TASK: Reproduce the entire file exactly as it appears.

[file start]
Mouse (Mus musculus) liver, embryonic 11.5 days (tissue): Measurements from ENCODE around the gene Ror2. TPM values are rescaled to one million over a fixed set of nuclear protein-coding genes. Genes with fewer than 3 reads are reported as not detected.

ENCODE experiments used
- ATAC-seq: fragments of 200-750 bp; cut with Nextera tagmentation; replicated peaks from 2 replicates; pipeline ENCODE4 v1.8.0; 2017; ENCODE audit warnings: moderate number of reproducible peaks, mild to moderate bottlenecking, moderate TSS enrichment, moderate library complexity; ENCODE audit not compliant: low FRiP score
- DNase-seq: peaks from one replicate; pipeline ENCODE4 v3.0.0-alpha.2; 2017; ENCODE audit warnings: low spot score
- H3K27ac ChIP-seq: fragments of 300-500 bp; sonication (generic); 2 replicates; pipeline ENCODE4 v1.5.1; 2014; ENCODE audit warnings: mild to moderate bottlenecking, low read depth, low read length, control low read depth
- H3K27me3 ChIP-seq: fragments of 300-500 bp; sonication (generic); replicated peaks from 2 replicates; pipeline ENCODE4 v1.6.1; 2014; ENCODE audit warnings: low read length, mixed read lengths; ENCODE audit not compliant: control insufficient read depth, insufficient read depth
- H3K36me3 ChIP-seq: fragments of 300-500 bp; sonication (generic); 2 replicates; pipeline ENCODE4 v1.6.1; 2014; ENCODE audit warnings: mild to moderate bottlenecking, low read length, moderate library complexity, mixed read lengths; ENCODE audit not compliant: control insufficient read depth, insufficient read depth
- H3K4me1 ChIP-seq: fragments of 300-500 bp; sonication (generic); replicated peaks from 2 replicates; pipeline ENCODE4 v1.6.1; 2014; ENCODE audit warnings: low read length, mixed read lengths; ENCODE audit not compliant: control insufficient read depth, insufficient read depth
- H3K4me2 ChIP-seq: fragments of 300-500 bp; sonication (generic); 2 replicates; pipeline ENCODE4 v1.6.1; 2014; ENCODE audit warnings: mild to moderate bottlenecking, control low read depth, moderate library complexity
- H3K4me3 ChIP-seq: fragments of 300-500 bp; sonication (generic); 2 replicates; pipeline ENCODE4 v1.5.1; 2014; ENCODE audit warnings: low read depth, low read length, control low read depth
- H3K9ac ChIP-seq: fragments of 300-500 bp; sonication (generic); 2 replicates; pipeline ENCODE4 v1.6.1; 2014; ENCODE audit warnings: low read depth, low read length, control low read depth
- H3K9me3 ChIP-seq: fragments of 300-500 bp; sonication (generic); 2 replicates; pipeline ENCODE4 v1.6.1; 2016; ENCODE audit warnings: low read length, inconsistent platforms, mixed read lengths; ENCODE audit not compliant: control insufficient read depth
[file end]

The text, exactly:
Mouse (Mus musculus) liver, embryonic 11.5 days (tissue): Measurements from ENCODE around the gene Ror2. TPM values are rescaled to one million over a fixed set of nuclear protein-coding genes. Genes with fewer than 3 reads are reported as not detected.

ENCODE experiments used
- ATAC-seq: fragments of 200-750 bp; cut with Nextera tagmentation; replicated peaks from 2 replicates; pipeline ENCODE4 v1.8.0; 2017; ENCODE audit warnings: moderate number of reproducible peaks, mild to moderate bottlenecking, moderate TSS enrichment, moderate library complexity; ENCODE audit not compliant: low FRiP score
- DNase-seq: peaks from one replicate; pipeline ENCODE4 v3.0.0-alpha.2; 2017; ENCODE audit warnings: low spot score
- H3K27ac ChIP-seq: fragments of 300-500 bp; sonication (generic); 2 replicates; pipeline ENCODE4 v1.5.1; 2014; ENCODE audit warnings: mild to moderate bottlenecking, low read depth, low read length, control low read depth
- H3K27me3 ChIP-seq: fragments of 300-500 bp; sonication (generic); replicated peaks from 2 replicates; pipeline ENCODE4 v1.6.1; 2014; ENCODE audit warnings: low read length, mixed read lengths; ENCODE audit not compliant: control insufficient read depth, insufficient read depth
- H3K36me3 ChIP-seq: fragments of 300-500 bp; sonication (generic); 2 replicates; pipeline ENCODE4 v1.6.1; 2014; ENCODE audit warnings: mild to moderate bottlenecking, low read length, moderate library complexity, mixed read lengths; ENCODE audit not compliant: control insufficient read depth, insufficient read depth
- H3K4me1 ChIP-seq: fragments of 300-500 bp; sonication (generic); replicated peaks from 2 replicates; pipeline ENCODE4 v1.6.1; 2014; ENCODE audit warnings: low read length, mixed read lengths; ENCODE audit not compliant: control insufficient read depth, insufficient read depth
- H3K4me2 ChIP-seq: fragments of 300-500 bp; sonication (generic); 2 replicates; pipeline ENCODE4 v1.6.1; 2014; ENCODE audit warnings: mild to moderate bottlenecking, control low read depth, moderate library complexity
- H3K4me3 ChIP-seq: fragments of 300-500 bp; sonication (generic); 2 replicates; pipeline ENCODE4 v1.5.1; 2014; ENCODE audit warnings: low read depth, low read length, control low read depth
- H3K9ac ChIP-seq: fragments of 300-500 bp; sonication (generic); 2 replicates; pipeline ENCODE4 v1.6.1; 2014; ENCODE audit warnings: low read depth, low read length, control low read depth
- H3K9me3 ChIP-seq: fragments of 300-500 bp; sonication (generic); 2 replicates; pipeline ENCODE4 v1.6.1; 2016; ENCODE audit warnings: low read length, inconsistent platforms, mixed read lengths; ENCODE audit not compliant: control insufficient read depth